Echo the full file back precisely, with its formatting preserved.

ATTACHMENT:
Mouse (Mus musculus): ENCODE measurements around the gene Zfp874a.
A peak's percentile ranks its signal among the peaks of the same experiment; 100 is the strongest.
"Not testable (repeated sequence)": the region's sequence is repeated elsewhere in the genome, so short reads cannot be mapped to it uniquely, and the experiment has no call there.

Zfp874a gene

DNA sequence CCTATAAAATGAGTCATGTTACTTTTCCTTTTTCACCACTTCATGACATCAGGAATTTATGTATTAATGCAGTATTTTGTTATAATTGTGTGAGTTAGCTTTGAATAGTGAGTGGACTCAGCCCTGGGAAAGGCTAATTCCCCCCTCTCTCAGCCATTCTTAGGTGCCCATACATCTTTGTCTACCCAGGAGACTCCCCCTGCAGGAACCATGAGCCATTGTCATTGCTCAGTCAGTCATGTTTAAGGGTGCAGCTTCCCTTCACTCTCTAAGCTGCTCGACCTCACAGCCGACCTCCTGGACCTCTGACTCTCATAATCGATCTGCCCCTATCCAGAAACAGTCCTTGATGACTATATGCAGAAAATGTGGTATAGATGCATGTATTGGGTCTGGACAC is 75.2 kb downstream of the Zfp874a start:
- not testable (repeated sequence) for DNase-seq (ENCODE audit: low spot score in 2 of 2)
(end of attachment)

Mouse (Mus musculus): ENCODE measurements around the gene Zfp874a.
A peak's percentile ranks its signal among the peaks of the same experiment; 100 is the strongest.
"Not testable (repeated sequence)": the region's sequence is repeated elsewhere in the genome, so short reads cannot be mapped to it uniquely, and the experiment has no call there.

Zfp874a gene

DNA sequence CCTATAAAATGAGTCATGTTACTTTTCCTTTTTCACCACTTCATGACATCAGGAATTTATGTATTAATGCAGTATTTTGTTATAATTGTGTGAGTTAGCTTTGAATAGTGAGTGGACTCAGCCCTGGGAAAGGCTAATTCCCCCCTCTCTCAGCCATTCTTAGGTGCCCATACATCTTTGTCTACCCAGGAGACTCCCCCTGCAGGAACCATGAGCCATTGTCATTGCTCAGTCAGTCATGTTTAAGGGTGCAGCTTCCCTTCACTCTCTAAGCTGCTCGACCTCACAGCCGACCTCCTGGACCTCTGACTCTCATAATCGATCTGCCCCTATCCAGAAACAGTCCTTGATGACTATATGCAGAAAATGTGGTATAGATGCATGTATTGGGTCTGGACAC is 75.2 kb downstream of the Zfp874a start:
- not testable (repeated sequence) for DNase-seq (ENCODE audit: low spot score in 2 of 2)